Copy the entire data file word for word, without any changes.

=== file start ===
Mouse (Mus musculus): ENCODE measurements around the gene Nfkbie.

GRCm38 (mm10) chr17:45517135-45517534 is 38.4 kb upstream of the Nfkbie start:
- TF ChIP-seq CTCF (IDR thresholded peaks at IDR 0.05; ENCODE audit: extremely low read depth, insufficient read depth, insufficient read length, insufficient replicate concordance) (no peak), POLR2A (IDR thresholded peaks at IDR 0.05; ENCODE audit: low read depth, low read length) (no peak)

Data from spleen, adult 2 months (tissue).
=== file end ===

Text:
Mouse (Mus musculus): ENCODE measurements around the gene Nfkbie.

GRCm38 (mm10) chr17:45517135-45517534 is 38.4 kb upstream of the Nfkbie start:
- TF ChIP-seq CTCF (IDR thresholded peaks at IDR 0.05; ENCODE audit: extremely low read depth, insufficient read depth, insufficient read length, insufficient replicate concordance) (no peak), POLR2A (IDR thresholded peaks at IDR 0.05; ENCODE audit: low read depth, low read length) (no peak)

Data from spleen, adult 2 months (tissue).